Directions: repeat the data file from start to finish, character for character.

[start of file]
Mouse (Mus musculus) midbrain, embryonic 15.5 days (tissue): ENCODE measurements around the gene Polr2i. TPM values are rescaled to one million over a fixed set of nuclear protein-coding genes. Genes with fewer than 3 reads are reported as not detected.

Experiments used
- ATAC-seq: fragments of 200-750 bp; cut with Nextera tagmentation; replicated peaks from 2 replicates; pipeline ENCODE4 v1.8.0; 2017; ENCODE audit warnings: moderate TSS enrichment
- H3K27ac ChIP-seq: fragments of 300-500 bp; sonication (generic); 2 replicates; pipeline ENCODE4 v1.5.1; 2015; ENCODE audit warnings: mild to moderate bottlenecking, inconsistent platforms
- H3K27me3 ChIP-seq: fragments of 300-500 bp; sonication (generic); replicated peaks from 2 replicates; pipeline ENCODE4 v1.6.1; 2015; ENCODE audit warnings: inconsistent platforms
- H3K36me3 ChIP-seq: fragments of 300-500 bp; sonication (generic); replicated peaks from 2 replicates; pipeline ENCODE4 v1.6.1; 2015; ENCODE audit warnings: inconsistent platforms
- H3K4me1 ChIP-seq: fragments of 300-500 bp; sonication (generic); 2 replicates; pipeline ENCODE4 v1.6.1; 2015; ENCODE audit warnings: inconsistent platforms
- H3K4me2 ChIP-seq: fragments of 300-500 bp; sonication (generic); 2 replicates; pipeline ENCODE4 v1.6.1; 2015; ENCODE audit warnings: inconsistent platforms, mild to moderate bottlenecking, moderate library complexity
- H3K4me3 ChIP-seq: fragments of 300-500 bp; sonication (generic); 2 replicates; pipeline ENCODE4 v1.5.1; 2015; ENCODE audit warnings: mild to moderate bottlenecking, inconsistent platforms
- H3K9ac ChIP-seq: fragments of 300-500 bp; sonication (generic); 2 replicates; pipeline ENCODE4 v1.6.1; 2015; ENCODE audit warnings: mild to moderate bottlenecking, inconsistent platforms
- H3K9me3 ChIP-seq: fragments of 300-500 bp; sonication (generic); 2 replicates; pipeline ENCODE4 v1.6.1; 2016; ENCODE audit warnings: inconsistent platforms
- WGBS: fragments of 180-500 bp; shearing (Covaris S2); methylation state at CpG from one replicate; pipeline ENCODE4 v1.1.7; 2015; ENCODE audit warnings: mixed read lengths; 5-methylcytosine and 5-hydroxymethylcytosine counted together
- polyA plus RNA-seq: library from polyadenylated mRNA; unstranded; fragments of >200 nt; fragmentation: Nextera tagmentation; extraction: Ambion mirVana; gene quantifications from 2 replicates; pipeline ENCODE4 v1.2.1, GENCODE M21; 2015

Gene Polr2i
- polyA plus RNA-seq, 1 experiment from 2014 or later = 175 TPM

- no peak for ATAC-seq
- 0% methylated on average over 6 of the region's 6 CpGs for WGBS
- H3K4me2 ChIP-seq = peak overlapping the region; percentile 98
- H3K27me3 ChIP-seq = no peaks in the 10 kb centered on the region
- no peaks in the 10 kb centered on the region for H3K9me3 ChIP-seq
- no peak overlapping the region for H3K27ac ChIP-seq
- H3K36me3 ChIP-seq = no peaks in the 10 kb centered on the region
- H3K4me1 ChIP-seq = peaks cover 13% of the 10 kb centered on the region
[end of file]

Mouse (Mus musculus) midbrain, embryonic 15.5 days (tissue): ENCODE measurements around the gene Polr2i. TPM values are rescaled to one million over a fixed set of nuclear protein-coding genes. Genes with fewer than 3 reads are reported as not detected.

Experiments used
- ATAC-seq: fragments of 200-750 bp; cut with Nextera tagmentation; replicated peaks from 2 replicates; pipeline ENCODE4 v1.8.0; 2017; ENCODE audit warnings: moderate TSS enrichment
- H3K27ac ChIP-seq: fragments of 300-500 bp; sonication (generic); 2 replicates; pipeline ENCODE4 v1.5.1; 2015; ENCODE audit warnings: mild to moderate bottlenecking, inconsistent platforms
- H3K27me3 ChIP-seq: fragments of 300-500 bp; sonication (generic); replicated peaks from 2 replicates; pipeline ENCODE4 v1.6.1; 2015; ENCODE audit warnings: inconsistent platforms
- H3K36me3 ChIP-seq: fragments of 300-500 bp; sonication (generic); replicated peaks from 2 replicates; pipeline ENCODE4 v1.6.1; 2015; ENCODE audit warnings: inconsistent platforms
- H3K4me1 ChIP-seq: fragments of 300-500 bp; sonication (generic); 2 replicates; pipeline ENCODE4 v1.6.1; 2015; ENCODE audit warnings: inconsistent platforms
- H3K4me2 ChIP-seq: fragments of 300-500 bp; sonication (generic); 2 replicates; pipeline ENCODE4 v1.6.1; 2015; ENCODE audit warnings: inconsistent platforms, mild to moderate bottlenecking, moderate library complexity
- H3K4me3 ChIP-seq: fragments of 300-500 bp; sonication (generic); 2 replicates; pipeline ENCODE4 v1.5.1; 2015; ENCODE audit warnings: mild to moderate bottlenecking, inconsistent platforms
- H3K9ac ChIP-seq: fragments of 300-500 bp; sonication (generic); 2 replicates; pipeline ENCODE4 v1.6.1; 2015; ENCODE audit warnings: mild to moderate bottlenecking, inconsistent platforms
- H3K9me3 ChIP-seq: fragments of 300-500 bp; sonication (generic); 2 replicates; pipeline ENCODE4 v1.6.1; 2016; ENCODE audit warnings: inconsistent platforms
- WGBS: fragments of 180-500 bp; shearing (Covaris S2); methylation state at CpG from one replicate; pipeline ENCODE4 v1.1.7; 2015; ENCODE audit warnings: mixed read lengths; 5-methylcytosine and 5-hydroxymethylcytosine counted together
- polyA plus RNA-seq: library from polyadenylated mRNA; unstranded; fragments of >200 nt; fragmentation: Nextera tagmentation; extraction: Ambion mirVana; gene quantifications from 2 replicates; pipeline ENCODE4 v1.2.1, GENCODE M21; 2015

Gene Polr2i
- polyA plus RNA-seq, 1 experiment from 2014 or later = 175 TPM

- no peak for ATAC-seq
- 0% methylated on average over 6 of the region's 6 CpGs for WGBS
- H3K4me2 ChIP-seq = peak overlapping the region; percentile 98
- H3K27me3 ChIP-seq = no peaks in the 10 kb centered on the region
- no peaks in the 10 kb centered on the region for H3K9me3 ChIP-seq
- no peak overlapping the region for H3K27ac ChIP-seq
- H3K36me3 ChIP-seq = no peaks in the 10 kb centered on the region
- H3K4me1 ChIP-seq = peaks cover 13% of the 10 kb centered on the region